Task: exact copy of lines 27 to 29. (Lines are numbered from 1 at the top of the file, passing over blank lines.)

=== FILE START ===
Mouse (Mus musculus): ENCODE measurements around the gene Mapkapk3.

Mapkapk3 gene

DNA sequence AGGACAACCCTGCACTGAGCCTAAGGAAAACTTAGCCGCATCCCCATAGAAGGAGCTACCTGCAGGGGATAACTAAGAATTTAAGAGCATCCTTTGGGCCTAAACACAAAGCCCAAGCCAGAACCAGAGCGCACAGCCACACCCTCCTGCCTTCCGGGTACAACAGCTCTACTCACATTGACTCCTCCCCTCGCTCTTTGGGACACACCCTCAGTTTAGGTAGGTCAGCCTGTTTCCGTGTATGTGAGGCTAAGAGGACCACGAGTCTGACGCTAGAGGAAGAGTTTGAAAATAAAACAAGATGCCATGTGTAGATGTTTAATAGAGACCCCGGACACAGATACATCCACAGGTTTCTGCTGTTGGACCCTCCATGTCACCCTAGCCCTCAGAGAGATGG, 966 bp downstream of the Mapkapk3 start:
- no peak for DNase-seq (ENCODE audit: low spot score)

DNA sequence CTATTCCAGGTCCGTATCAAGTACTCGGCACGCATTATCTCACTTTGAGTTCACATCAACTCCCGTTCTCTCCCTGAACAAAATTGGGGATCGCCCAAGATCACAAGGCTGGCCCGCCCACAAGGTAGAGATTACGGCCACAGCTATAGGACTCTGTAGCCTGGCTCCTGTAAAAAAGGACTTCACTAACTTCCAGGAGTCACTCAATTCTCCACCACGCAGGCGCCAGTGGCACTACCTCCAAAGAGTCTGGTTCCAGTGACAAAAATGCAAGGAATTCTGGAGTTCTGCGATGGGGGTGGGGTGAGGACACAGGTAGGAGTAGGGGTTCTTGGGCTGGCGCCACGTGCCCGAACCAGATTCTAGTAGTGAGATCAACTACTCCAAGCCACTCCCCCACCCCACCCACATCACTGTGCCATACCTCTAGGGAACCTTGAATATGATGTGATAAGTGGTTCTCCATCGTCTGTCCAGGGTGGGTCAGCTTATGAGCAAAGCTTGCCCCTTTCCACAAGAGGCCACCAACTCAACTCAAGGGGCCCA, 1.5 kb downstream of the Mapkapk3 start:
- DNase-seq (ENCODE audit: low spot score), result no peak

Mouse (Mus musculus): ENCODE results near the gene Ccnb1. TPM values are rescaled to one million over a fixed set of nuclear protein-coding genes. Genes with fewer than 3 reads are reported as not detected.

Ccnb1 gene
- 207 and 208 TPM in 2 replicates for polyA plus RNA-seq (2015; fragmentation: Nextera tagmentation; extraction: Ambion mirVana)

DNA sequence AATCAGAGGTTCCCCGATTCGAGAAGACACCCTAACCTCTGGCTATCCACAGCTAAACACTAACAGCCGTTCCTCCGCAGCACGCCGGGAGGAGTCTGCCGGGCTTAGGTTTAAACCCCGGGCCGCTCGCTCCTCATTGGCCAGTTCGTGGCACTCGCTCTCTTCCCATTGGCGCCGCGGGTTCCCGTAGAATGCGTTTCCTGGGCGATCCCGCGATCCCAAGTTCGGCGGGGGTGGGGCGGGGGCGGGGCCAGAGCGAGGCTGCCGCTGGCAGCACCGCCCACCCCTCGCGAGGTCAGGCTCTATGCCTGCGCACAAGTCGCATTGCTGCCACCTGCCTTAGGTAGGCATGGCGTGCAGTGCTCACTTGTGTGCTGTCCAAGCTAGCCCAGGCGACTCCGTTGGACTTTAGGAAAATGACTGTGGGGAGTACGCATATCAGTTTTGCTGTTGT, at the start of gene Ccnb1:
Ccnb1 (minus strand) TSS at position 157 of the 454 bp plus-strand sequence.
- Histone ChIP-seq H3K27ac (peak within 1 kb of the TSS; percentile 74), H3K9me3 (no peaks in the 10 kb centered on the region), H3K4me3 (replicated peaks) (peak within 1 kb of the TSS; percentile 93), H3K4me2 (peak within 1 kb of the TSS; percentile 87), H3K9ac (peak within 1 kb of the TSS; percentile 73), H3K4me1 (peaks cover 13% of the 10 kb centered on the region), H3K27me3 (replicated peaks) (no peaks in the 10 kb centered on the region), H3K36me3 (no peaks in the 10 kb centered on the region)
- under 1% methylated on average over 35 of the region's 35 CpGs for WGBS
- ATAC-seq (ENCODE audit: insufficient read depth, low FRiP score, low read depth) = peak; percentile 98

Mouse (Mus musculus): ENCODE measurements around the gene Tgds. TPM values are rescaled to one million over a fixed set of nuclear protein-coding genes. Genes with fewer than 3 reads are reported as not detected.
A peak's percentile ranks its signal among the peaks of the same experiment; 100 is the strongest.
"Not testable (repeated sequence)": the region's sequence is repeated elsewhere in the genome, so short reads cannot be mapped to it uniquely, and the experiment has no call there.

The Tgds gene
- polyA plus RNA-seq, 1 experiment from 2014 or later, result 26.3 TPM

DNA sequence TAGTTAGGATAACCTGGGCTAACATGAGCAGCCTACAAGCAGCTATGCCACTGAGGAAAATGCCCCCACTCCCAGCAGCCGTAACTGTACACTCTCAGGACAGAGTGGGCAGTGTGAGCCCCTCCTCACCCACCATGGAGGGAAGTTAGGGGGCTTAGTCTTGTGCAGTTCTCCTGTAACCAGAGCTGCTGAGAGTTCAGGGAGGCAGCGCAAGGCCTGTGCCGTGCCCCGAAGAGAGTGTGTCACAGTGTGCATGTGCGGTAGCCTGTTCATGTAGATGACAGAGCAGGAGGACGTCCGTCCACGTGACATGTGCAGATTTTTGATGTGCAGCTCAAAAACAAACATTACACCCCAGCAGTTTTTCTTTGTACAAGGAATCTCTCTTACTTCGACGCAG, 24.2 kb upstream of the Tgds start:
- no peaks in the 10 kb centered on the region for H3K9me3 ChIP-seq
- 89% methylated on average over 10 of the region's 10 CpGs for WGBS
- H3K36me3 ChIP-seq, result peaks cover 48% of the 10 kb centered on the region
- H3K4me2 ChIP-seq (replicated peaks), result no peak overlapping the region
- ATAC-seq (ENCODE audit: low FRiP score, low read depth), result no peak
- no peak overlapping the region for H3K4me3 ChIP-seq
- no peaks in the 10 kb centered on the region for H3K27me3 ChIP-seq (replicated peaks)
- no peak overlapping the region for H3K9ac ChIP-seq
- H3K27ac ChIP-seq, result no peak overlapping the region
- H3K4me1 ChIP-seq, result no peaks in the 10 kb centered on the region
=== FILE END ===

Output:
- no peaks in the 10 kb centered on the region for H3K27me3 ChIP-seq (replicated peaks)
- no peak overlapping the region for H3K9ac ChIP-seq
- H3K27ac ChIP-seq, result no peak overlapping the region